Meeting the objectives of climate resilient development requires society and ecosystems to move over (transition) to a more resilient state?

The new WGII report is out, and reading the SPM it doesn't take long before I find something to disagree with: Meeting the objectives of climate resilient development thereby supporting human, ecosystem and planetary health, as well as human well-being, requires society and ecosystems to move over (transition) to a more resilient state. Firstly the trivia: having to write "move over (transition)" is horrible; get someone to sort out your flow. Disregarding that ugliness, there's the substance: is any kind of fundamental transition to a new state required? I doubt it; though all the words used are so vague that they could mean almost anything. Swapping out fossil fuel infrastructure for renewables/nooks doesn't really meet this description, no matter how much some people would devoutly wish it to be so.

It is kinda funny watching the IPCC folk saying "don't watch that war over there, watch our report on the long term future on the planet". If I were them I'd have delayed releasing it, but bureaucracy doesn't work like that.


Greenhouse gases and “major questions”: Justices to hear argument on EPA’s power to tackle climate change - SCOTUSblog.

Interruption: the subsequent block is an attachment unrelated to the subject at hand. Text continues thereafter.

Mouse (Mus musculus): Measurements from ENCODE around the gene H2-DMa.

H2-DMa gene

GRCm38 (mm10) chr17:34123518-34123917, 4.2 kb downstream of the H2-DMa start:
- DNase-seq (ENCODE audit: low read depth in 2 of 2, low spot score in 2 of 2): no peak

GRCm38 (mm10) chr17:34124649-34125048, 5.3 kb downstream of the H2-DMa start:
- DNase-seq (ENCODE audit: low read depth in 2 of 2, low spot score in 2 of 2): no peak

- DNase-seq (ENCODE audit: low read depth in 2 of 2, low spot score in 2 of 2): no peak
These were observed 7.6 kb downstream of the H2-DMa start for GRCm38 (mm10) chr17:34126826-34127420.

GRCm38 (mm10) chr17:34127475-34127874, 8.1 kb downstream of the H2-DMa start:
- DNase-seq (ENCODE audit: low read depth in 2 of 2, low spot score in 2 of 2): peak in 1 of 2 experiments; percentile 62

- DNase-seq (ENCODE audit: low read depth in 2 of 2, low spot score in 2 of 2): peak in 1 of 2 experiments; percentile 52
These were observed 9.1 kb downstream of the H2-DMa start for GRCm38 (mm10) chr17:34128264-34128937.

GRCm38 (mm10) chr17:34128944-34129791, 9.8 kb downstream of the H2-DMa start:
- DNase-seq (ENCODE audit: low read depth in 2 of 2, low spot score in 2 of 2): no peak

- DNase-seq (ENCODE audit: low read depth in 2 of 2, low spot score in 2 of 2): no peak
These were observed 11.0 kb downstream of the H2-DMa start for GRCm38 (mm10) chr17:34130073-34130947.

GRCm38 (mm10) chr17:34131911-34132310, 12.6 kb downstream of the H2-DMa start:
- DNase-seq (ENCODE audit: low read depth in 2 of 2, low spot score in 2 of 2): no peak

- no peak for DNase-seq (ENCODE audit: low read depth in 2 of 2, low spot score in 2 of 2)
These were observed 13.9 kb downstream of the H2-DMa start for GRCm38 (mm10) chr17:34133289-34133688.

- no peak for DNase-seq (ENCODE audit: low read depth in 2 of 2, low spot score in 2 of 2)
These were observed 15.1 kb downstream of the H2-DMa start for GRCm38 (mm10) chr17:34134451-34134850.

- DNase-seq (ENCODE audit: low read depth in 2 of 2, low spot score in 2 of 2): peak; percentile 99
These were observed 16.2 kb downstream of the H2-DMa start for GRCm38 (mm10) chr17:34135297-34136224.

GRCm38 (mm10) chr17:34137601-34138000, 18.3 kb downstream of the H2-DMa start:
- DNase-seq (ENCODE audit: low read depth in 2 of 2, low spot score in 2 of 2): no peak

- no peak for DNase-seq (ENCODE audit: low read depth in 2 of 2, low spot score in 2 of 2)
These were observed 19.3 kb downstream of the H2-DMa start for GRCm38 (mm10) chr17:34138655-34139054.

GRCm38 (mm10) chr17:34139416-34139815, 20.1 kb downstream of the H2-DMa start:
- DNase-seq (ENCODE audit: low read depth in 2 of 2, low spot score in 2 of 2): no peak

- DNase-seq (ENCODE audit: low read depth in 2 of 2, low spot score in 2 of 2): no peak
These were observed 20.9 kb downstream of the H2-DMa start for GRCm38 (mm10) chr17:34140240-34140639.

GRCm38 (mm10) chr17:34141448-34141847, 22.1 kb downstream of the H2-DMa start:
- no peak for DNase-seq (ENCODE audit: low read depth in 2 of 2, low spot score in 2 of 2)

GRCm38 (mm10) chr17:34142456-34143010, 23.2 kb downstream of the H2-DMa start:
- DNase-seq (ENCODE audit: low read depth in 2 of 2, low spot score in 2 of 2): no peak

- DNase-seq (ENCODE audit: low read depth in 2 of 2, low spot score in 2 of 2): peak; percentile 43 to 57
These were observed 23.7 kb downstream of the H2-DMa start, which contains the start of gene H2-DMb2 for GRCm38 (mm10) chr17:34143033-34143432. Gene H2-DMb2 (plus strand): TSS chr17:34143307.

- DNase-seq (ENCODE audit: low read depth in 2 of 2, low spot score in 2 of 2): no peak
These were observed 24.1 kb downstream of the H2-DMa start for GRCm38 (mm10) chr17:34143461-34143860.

* I took the fundamental bit to be "reducing supply too fast will lead to bad price spikes", and I think that's correct; and I see a lot of env folk not understanding it. The rest, meh.


The flower of justice is peace

Ann Leckie, Ancillary Justice, of course. And The flower of propriety is beauty in thought and action. After that it goes a bit wacky but it is good that far. Not something my younger self would have liked. It is perhaps a little early but I wonder if the lack-of-concern for gender is a dig at, or a reaction to, some of the modern wokeness? Anyway, none of that is what I wanted to say, which was really to natter about fusion for a bit, since it is in the news and I really ought to write at least something in February.

So how about Magnetic control of tokamak plasmas through deep reinforcement learning? This seems dead impressive to me, but what do I know. Having trained it up, it was run on the Tokamak à configuration variable and seems to have done well. Something like this - by which I mean, more intelligence rather than just more power - seems to me the kind of kicking that fusion needs, if it is ever to go anywhere. Or in a different way, as Paul Graham saidAnother sign that fusion is really coming this time is the sense that there's a race happening. One never felt that in the days when fusion was perpetually 30 years in the future. Not that there isn't rather a lot still to do, like actually extracting energy; and a fair chance that solar will just supply what we need before fusion is finished.


1. The picture is Winter Landscape by Valerius de Saedeleer via TF. A gloomy sort it would seem.


when a governmental institution is given a categorical mandate – whether to deal with pollutants, discrimination, crime, homelessness or other problems – the incentives are not the same as when private individuals or private organizations face an incremental problem requiring an expenditure of their own money, as distinguished from spending taxpayers’s money... CH.